The Oxford comma appears just before and or or in a sentence that lists three or more items.
We can buy two pies, one cake, or eight donuts.
The sentence above shows an Oxford comma example: it’s the comma after cake. This punctuation mark is also called the Harvard comma or the serial comma, which makes sense because it separates items in a series.
When to use the Oxford comma
Unlike most rules for comma use, using the Oxford comma is never truly a requirement. Whether you use it or not often depends on the English variant you’re writing in and/or the style guide you’re following.
For example, the Oxford comma is common in the US but practically despised in the UK, the home of Oxford University Press, which popularized it and for which it’s named (go figure). And it’s not used much in other English-speaking countries either.
When it comes to style guides, those outside the US tend to recommend using it only when a sentence would be unclear without it. Inside the US, these are some major style guides that call for the Oxford comma:
- The Chicago Manual of Style
- American Psychological Association (APA)
- Modern Language Association (MLA)
- The Elements of Style by William Strunk Jr. and E. B. White
- Harvard University Press
- The Bluebook
On the other hand, the US style guide most well known for avoiding the Oxford comma is Associated Press (AP) style, which is often used for journalistic publications and web content. In newspapers and magazines, the need to save space is paramount, so anything unnecessary must go. Therefore, an AP style Oxford comma is nearly nonexistent. Still, it’s allowed when clarity requires it.
Why use the Oxford comma
The point of the Oxford comma is clarity. So the time to use it is when you’ve written a list of at least three things and not separating them could lead to confusion. These are some examples:
I wrote letters to my friends, Madonna and Kamala Harris.”
It’s unclear whether the author is friends with Madonna and Kamala Harris or she wrote to these two people in addition to her friends.
His favorite breakfast consisted of ham and eggs, tomato slices and coffee and cream.”
Does this writer dunk his tomato slices in coffee and then drink some cream?
The software company’s aims are to create products that streamline processes by smoothing workflows, help its customers meet their evolving business goals and achieve new levels of innovation in the competitive software industry.”
Adding the serial comma would help make the three long items in this sentence more distinct.
Even when it’s not required for clarity, some people have recommended using it for other reasons. One is Herbert Spencer, the English scientist known for coining the phrase survival of the fittest. An entry for “, and” in a guide for authors and printers quoted his belief that adding the serial comma after each item in a list gave all the items equal weight and emphasis. This practice reflects the way we talk, pausing between listed items.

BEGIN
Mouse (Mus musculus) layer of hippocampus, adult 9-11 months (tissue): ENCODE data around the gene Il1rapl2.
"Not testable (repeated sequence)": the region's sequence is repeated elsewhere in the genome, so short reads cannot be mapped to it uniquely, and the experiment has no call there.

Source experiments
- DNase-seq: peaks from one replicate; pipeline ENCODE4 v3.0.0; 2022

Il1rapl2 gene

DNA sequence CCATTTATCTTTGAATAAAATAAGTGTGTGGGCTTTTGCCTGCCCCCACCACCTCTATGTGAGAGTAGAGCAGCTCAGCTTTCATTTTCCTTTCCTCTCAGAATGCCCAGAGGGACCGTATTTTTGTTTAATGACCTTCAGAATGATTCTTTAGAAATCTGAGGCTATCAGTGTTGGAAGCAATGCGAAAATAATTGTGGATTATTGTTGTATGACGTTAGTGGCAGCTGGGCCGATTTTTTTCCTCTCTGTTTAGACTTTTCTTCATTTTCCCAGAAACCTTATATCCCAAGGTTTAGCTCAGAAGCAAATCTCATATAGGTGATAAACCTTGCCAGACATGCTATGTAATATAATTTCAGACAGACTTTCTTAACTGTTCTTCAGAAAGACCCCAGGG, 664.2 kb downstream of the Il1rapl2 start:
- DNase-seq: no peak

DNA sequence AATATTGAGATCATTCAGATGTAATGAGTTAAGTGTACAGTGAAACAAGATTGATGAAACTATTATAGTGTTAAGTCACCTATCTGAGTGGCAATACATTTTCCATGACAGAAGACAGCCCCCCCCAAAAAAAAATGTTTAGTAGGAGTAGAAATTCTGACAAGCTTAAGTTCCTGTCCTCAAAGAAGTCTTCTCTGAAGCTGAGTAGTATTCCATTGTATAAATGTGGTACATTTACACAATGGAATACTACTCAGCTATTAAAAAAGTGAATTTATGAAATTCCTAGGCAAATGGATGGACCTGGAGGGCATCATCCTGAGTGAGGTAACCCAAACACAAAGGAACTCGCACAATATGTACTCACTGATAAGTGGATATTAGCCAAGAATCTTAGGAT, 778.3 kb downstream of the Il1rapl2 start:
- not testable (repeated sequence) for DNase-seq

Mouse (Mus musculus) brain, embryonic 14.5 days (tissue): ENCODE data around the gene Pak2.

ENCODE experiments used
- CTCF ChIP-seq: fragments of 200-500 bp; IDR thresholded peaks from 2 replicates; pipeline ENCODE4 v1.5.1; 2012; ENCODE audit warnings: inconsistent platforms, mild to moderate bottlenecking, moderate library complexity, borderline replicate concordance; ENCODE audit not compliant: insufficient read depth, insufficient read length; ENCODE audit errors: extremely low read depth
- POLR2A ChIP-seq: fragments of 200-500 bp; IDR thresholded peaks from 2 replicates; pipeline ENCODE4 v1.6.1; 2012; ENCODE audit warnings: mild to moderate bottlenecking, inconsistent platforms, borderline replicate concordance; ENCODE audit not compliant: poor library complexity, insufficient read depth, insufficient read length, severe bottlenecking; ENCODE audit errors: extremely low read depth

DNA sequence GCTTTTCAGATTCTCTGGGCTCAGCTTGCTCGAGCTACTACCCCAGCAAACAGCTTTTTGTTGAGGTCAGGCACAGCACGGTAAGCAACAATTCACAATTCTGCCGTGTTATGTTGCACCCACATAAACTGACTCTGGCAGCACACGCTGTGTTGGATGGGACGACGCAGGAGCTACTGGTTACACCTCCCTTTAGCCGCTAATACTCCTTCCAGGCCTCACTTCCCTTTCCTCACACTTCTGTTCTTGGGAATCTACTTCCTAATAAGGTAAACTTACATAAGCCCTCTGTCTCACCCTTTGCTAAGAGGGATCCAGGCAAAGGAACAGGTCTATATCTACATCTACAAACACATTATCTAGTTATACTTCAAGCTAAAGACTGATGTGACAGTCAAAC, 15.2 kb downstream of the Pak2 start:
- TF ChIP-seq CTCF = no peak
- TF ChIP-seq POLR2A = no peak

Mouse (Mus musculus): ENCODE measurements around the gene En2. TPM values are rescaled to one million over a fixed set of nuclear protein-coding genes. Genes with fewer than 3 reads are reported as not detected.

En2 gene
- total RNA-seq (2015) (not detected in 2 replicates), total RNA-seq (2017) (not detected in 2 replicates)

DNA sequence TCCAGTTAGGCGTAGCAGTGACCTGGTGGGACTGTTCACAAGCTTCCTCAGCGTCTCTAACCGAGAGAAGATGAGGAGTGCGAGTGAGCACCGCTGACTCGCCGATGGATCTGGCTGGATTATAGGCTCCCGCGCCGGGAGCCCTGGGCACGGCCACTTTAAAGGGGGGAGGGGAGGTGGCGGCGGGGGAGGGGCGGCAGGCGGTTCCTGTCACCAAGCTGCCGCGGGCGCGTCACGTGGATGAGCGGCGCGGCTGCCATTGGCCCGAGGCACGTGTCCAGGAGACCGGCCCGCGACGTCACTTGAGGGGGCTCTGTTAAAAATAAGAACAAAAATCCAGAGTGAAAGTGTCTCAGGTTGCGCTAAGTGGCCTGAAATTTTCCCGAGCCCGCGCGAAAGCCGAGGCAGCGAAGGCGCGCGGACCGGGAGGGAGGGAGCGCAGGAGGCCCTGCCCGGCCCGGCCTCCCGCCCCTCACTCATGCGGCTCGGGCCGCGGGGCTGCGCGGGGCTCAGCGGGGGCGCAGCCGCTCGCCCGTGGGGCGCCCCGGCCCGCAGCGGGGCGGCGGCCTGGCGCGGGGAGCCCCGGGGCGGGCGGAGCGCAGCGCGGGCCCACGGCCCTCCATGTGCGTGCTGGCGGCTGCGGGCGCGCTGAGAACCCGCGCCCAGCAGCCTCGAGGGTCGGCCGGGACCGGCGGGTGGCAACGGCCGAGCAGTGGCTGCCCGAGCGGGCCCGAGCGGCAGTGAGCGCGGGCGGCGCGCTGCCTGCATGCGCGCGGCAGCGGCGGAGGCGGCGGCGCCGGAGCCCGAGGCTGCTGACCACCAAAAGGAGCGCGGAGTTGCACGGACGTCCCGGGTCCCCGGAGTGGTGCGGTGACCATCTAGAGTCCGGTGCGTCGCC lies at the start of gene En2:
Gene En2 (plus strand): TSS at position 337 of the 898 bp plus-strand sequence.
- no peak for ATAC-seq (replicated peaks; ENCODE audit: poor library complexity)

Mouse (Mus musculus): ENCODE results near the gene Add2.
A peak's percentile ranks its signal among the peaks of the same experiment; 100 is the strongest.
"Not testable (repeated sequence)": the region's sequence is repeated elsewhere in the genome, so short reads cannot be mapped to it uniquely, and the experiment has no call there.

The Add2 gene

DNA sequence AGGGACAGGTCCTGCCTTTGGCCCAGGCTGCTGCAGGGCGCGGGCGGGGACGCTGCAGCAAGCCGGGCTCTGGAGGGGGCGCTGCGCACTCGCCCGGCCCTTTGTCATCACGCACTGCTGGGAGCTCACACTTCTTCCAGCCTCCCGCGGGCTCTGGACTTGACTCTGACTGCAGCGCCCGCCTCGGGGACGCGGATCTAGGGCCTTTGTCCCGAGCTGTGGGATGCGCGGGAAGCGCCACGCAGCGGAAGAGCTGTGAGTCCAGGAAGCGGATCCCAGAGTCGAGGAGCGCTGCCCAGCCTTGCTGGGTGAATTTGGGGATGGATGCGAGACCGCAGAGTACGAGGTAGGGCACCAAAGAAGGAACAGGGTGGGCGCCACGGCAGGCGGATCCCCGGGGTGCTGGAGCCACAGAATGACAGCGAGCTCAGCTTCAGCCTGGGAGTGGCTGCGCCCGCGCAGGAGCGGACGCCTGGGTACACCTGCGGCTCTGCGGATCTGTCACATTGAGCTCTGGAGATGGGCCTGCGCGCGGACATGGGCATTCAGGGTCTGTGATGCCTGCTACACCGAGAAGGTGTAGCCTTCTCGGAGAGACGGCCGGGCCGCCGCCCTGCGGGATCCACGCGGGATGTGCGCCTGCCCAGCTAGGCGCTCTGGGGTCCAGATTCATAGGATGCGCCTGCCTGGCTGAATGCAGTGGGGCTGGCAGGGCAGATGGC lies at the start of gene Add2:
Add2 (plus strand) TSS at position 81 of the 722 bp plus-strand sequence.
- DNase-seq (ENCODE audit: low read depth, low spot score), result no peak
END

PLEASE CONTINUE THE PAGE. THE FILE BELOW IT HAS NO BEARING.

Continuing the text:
Why not to use the Oxford comma
The most fundamental argument against the serial comma is that it’s not necessary, and anything that’s not necessary is superfluous—it’s just clutter. Like other aspects of language, punctuation rules change with the times, and we’re currently moving toward minimalism.
Even without this shift in punctuation trends, the Oxford comma is most often simply not needed. However, it has both its true believers and its die-hard opponents. While some think it should be required, others point to the variety of other available ways to make a sentence clearer. We can use some of these methods to clarify the example sentences above without it:
I wrote letters to Madonna, Kamala Harris and my friends.
Changing the order in which you list the items often clears things up.
His favorite breakfast consisted of ham and eggs, tomato slices and coffee with cream.
Rephrasing works well too.
The software company aims to create products that streamline processes by smoothing workflows and helping its customers meet their evolving business goals. It strives to achieve new levels of innovation in the competitive software industry.
Another solution is to divide long sentences into shorter ones. Or you could format the sentence as a bulleted list.
Many style guides that require the serial comma do so because it’s the simplest way to guarantee separation between items in a list. But is it good writing? Opinions differ. Academic writing and technical writing are more utilitarian than, say, a literary novel, so they prioritize practicality and clarity over beauty. It’s all about what a writer is trying to accomplish.
Keeping the peace
Since there’s no universal English rule for using the Oxford comma, it’s a good idea to be Switzerland in this war—neutral and pacifist. The serial comma is ideal at some times, and not so much at others.
QuillBot offers a dependable way to keep all of those times straight. Its writing tools let you adjust the settings to account for typical usage in different countries, such as in Canada vs. the US. It also helps you cite sources properly in all the styles listed above, plus hundreds more.
Keep calm and write on with QuillBot.
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What is the difference between an Oxford comma and a regular comma?
Most commas are required by grammar rules, but the Oxford comma is not. It’s a style choice called for mainly in US English and formal writing.
Why is it called an Oxford comma?
The Oxford comma has been in use for centuries; for example, it appears in Shakespeare’s works. However, it’s named for Oxford University Press. In 1905, Horace Hart updated the press’s style guide (today known as Hart’s Rules) to require the comma after and or or when a sentence lists at least three items.